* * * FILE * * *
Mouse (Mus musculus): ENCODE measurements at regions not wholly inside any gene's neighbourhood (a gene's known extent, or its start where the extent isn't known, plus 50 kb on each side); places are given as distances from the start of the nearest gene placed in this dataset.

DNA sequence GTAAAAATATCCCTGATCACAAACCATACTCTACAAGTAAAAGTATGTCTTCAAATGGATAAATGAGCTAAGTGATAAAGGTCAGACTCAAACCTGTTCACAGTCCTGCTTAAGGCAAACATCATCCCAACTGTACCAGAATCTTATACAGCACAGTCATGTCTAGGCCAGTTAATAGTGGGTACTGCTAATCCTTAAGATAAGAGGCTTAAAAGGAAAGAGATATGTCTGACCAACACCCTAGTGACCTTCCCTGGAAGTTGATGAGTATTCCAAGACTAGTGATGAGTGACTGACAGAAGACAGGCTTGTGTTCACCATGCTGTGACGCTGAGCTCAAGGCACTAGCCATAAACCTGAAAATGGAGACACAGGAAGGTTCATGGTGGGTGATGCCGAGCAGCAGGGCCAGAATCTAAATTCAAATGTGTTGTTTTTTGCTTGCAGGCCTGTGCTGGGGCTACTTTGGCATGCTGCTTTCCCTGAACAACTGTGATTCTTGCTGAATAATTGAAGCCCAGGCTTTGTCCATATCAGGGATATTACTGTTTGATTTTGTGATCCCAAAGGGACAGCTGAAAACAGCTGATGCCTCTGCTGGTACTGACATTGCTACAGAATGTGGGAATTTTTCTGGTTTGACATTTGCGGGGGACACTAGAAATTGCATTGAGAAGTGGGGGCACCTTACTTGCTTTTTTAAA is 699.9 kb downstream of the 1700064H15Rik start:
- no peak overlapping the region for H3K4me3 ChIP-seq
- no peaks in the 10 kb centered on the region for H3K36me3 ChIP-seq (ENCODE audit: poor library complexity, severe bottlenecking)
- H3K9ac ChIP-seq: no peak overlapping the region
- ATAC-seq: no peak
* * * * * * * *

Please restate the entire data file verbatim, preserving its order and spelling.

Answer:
Mouse (Mus musculus): ENCODE measurements at regions not wholly inside any gene's neighbourhood (a gene's known extent, or its start where the extent isn't known, plus 50 kb on each side); places are given as distances from the start of the nearest gene placed in this dataset.

DNA sequence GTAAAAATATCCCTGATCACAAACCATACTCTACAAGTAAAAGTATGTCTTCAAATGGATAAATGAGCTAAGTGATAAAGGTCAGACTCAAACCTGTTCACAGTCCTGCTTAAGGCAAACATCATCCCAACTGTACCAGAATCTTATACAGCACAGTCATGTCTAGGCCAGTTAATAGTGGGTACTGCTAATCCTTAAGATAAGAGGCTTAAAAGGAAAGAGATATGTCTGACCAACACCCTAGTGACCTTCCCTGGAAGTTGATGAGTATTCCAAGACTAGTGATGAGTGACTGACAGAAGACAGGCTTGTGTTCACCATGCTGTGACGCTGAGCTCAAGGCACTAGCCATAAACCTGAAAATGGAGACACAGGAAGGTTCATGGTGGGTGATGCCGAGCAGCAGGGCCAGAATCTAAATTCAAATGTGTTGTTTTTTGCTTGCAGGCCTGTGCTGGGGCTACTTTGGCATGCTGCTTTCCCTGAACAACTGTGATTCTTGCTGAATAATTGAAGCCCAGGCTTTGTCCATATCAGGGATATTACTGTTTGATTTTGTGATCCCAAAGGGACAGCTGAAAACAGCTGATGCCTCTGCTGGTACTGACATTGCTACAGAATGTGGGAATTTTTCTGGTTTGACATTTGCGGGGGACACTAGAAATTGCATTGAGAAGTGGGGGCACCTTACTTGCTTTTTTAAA is 699.9 kb downstream of the 1700064H15Rik start:
- no peak overlapping the region for H3K4me3 ChIP-seq
- no peaks in the 10 kb centered on the region for H3K36me3 ChIP-seq (ENCODE audit: poor library complexity, severe bottlenecking)
- H3K9ac ChIP-seq: no peak overlapping the region
- ATAC-seq: no peak